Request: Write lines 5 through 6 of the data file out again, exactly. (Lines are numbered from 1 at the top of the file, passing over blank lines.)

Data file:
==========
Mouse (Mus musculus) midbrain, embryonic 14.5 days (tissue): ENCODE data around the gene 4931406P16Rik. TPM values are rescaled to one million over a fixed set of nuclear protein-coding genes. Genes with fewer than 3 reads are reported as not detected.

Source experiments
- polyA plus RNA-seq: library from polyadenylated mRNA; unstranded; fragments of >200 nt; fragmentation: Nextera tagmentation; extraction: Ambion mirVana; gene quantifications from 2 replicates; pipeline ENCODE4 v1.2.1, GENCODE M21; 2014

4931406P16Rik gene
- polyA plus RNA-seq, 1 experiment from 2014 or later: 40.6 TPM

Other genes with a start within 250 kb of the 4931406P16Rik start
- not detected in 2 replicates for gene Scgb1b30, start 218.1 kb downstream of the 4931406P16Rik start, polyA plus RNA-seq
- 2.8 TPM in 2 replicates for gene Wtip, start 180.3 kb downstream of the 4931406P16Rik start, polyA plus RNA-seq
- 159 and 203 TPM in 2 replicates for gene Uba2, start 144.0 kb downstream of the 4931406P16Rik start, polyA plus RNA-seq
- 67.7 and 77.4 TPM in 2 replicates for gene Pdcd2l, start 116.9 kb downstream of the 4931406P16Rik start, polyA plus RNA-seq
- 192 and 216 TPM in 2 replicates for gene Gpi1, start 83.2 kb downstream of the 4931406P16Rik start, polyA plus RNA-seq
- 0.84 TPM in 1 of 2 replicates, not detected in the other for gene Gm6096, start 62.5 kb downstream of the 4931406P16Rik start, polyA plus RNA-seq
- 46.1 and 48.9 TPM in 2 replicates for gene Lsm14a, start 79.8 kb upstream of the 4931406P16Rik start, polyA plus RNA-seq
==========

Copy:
- polyA plus RNA-seq, 1 experiment from 2014 or later: 40.6 TPM

Other genes with a start within 250 kb of the 4931406P16Rik start